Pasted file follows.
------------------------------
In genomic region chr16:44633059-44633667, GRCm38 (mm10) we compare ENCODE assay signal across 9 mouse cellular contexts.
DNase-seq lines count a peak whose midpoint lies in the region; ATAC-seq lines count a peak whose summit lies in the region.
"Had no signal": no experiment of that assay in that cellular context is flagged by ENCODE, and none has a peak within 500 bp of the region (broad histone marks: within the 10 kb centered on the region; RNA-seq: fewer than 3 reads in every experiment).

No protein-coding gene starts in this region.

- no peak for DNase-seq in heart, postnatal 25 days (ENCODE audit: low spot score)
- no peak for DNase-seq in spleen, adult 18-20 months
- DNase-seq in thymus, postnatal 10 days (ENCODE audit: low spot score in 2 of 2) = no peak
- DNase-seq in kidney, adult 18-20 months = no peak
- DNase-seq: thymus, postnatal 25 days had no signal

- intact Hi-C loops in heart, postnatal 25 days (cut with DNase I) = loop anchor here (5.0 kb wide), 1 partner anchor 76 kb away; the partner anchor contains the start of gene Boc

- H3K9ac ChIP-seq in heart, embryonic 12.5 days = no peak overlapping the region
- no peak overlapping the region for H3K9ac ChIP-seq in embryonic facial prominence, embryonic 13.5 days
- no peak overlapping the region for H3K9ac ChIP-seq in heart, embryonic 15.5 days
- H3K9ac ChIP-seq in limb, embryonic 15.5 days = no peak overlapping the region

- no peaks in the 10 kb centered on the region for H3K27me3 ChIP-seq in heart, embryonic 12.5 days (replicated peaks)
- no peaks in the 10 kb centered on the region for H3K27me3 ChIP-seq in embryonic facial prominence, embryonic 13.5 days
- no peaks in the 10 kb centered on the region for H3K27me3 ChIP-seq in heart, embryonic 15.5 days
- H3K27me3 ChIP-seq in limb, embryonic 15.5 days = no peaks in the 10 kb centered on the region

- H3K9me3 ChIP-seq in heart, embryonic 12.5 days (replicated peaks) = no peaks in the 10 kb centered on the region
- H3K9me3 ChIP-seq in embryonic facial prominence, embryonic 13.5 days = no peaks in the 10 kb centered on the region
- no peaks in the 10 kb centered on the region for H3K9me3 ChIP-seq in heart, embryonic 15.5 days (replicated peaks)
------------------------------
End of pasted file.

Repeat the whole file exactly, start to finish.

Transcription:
In genomic region chr16:44633059-44633667, GRCm38 (mm10) we compare ENCODE assay signal across 9 mouse cellular contexts.
DNase-seq lines count a peak whose midpoint lies in the region; ATAC-seq lines count a peak whose summit lies in the region.
"Had no signal": no experiment of that assay in that cellular context is flagged by ENCODE, and none has a peak within 500 bp of the region (broad histone marks: within the 10 kb centered on the region; RNA-seq: fewer than 3 reads in every experiment).

No protein-coding gene starts in this region.

- no peak for DNase-seq in heart, postnatal 25 days (ENCODE audit: low spot score)
- no peak for DNase-seq in spleen, adult 18-20 months
- DNase-seq in thymus, postnatal 10 days (ENCODE audit: low spot score in 2 of 2) = no peak
- DNase-seq in kidney, adult 18-20 months = no peak
- DNase-seq: thymus, postnatal 25 days had no signal

- intact Hi-C loops in heart, postnatal 25 days (cut with DNase I) = loop anchor here (5.0 kb wide), 1 partner anchor 76 kb away; the partner anchor contains the start of gene Boc

- H3K9ac ChIP-seq in heart, embryonic 12.5 days = no peak overlapping the region
- no peak overlapping the region for H3K9ac ChIP-seq in embryonic facial prominence, embryonic 13.5 days
- no peak overlapping the region for H3K9ac ChIP-seq in heart, embryonic 15.5 days
- H3K9ac ChIP-seq in limb, embryonic 15.5 days = no peak overlapping the region

- no peaks in the 10 kb centered on the region for H3K27me3 ChIP-seq in heart, embryonic 12.5 days (replicated peaks)
- no peaks in the 10 kb centered on the region for H3K27me3 ChIP-seq in embryonic facial prominence, embryonic 13.5 days
- no peaks in the 10 kb centered on the region for H3K27me3 ChIP-seq in heart, embryonic 15.5 days
- H3K27me3 ChIP-seq in limb, embryonic 15.5 days = no peaks in the 10 kb centered on the region

- H3K9me3 ChIP-seq in heart, embryonic 12.5 days (replicated peaks) = no peaks in the 10 kb centered on the region
- H3K9me3 ChIP-seq in embryonic facial prominence, embryonic 13.5 days = no peaks in the 10 kb centered on the region
- no peaks in the 10 kb centered on the region for H3K9me3 ChIP-seq in heart, embryonic 15.5 days (replicated peaks)